New Research: Stopping Parkinson's Progression
Researchers at the Institute of Biotechnology and Biomedicine (IBB) of the Universitat Autònoma de Barcelona in Spain analyzed over 14,000 molecules looking to find one that interferes with the aggregation of alpha-synuclein in the brain. During an extensive review, they identified the SynuClean-D molecule, which was found to not only inhibit the aggregation of alpha-synuclein protein but also to break apart clusters formed in the complex amyloid fibers of the brain. As a result, SynuClean-D was able to prevent the initiation of the process causing the development of Parkinson’s disease (PD).1
In other words, the study offers initial hope, that if confirmed effective in humans, SynuClean-D might be able to stop PD from affecting people in the first place.
Parkinson’s disease, the second most common neurodegenerative disease after Alzheimer’s, has no known cause and no known cure. Yet advances in medical research continue to identify components of disease development and progression that may yield information that could lead to an effective treatment or prevention.
Parkinson’s is characterized by the aggregation of proteins in the brain, known as alpha-synuclein. It is the major component of the protein clumps that are the pathological hallmark of Parkinson's disease, according to the Michael J. Fox Foundation for Parkinson’s research.
These complex aggregated deposits in the amyloid fibers of the brain make it difficult to identify molecules that could potentially prevent or reverse the neurodegenerative process.1 Researchers continue to investigate alpha-synuclein to better understand its role in Parkinson's and as an agent for neuroprotective therapies.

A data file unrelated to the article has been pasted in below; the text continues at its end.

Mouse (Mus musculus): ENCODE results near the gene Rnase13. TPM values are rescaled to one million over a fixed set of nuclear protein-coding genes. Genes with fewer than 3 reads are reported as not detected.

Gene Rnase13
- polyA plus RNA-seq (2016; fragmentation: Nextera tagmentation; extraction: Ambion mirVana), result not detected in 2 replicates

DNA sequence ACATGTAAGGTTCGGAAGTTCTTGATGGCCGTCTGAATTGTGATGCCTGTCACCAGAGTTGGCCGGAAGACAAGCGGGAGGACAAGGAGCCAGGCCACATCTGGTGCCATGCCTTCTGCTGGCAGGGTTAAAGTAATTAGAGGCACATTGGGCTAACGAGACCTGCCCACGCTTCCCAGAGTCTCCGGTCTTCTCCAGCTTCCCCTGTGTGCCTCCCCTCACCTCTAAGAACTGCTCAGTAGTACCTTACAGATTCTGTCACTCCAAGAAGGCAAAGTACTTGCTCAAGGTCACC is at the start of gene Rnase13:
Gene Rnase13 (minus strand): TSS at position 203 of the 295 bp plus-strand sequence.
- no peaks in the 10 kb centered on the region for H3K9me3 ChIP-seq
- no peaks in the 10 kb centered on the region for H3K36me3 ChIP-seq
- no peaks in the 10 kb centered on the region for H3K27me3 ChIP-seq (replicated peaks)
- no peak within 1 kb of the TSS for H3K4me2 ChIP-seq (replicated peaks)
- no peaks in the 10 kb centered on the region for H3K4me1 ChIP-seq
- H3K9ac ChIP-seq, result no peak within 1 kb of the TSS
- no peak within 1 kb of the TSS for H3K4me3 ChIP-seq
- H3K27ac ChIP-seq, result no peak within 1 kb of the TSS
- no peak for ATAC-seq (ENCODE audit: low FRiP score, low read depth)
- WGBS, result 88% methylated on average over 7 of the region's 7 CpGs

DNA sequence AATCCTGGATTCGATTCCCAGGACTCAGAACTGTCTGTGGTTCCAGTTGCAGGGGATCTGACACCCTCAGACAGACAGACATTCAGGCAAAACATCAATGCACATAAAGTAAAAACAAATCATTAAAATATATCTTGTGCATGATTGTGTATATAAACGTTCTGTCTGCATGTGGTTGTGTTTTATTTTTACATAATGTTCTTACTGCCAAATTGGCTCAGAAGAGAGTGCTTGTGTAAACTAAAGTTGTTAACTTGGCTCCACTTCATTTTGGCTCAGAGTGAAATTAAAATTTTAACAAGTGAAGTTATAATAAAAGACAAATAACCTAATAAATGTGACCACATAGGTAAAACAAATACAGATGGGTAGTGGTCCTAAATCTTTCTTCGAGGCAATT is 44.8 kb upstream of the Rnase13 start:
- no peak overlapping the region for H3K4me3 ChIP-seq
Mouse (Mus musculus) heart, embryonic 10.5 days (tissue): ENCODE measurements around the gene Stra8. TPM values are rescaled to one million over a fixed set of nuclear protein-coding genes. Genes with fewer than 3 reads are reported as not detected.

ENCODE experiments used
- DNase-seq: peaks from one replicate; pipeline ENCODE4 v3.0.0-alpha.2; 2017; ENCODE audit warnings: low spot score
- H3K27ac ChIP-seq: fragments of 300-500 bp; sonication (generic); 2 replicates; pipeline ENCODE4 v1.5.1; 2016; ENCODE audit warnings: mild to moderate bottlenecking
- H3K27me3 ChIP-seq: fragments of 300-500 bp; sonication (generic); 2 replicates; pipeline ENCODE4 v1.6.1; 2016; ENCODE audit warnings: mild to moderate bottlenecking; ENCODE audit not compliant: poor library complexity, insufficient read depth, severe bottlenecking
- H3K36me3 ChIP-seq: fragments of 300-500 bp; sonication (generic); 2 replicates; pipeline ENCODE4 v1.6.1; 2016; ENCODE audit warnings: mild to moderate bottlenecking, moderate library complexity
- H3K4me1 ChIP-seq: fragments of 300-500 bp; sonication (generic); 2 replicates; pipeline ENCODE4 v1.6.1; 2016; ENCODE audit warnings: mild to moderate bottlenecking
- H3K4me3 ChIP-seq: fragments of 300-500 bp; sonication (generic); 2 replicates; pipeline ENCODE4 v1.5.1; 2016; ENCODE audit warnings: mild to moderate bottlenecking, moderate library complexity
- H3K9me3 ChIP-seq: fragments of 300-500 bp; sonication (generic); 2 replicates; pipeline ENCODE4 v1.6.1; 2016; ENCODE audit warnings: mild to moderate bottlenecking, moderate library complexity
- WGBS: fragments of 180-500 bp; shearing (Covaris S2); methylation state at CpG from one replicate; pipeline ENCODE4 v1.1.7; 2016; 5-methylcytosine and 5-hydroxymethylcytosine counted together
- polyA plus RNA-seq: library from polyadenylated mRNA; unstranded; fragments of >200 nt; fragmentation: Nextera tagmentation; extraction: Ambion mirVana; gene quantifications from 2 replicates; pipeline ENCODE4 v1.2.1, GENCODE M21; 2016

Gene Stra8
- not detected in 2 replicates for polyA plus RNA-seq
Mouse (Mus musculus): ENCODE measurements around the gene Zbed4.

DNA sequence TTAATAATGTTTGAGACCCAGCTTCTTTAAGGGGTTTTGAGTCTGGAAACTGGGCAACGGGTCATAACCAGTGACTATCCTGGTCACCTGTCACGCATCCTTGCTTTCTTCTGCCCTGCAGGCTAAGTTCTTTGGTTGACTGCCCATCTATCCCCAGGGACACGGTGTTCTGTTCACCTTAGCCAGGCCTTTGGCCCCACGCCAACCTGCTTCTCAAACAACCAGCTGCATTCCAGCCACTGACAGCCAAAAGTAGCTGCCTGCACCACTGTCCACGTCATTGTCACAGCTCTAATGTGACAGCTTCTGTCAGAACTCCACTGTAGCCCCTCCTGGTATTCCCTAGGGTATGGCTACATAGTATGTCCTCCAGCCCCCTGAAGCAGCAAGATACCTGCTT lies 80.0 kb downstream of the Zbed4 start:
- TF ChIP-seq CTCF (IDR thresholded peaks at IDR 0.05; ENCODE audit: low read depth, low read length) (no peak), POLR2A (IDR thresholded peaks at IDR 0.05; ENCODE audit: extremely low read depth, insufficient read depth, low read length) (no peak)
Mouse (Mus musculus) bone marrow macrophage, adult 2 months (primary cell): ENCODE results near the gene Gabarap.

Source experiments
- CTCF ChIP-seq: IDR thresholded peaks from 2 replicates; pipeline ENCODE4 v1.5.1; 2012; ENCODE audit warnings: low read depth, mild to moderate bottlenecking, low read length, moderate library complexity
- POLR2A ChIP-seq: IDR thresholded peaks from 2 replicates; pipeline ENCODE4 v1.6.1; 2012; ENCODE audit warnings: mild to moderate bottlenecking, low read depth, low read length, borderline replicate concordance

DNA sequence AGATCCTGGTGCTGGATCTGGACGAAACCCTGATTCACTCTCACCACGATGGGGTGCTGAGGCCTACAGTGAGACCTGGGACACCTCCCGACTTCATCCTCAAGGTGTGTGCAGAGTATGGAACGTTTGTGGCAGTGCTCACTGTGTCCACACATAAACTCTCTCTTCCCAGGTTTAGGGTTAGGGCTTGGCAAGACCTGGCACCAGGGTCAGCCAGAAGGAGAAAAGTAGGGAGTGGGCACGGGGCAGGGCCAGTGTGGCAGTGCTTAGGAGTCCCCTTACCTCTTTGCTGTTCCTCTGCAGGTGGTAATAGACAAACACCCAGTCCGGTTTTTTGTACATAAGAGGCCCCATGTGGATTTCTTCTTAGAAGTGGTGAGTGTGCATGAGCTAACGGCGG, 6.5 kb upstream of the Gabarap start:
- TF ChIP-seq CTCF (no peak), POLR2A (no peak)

SynuClean-D research findings
The research on SynuClean-D was conducted using the Caenorhabditis elegans worm, a common animal model used to investigate neurodegenerative diseases. The methodology identified one small molecule that was found to significantly reduce alpha-synuclein clumping.2 This prevented the depletion of dopamine due to the death or destruction of neurons in the brain.
The worms were fed the molecule in their food. The effect was to observe improved mobility and neural degeneration protection.1 Further research will be needed to see if SynuClean-D has the same effect on humans.
Current treatment options don’t prevent the onset of PD, they just treat the symptoms. Medical/pharmacological management of Parkinson’s is aimed at controlling the motor and non-motor symptoms. These treatments can become less effective over time.
There is a lack of effective therapies for neurodegenerative conditions. This presents a medical challenge. As the overall population ages and people are living longer, there is a higher incidence of developing Parkinson’s and other similar conditions. Until now only palliative treatments, those that replace the lack of dopamine have been available. The goal is to identify disease-modifying options. Many Parkinson’s research institutes are evaluating different approaches to treating or stemming the development of PD.
SynuClean-D has been shown to bind to αlpha-synuclein fibrils (slender fibers) and, displays disaggregation activity, that is, it breaks up the clumping of the proteins.2 If SynuClean-D can “halt and revert”—eliminate or reduce the clumping of alpha-synuclein proteins—it can impact the progression or prevention of not just PD, but of Lewy Body disease, Alzheimer’s and other neurodegenerative conditions. The hope is that it can also prevent initiation of the process that causes the onset of Parkinson’s and perhaps other neurodegenerative diseases.3
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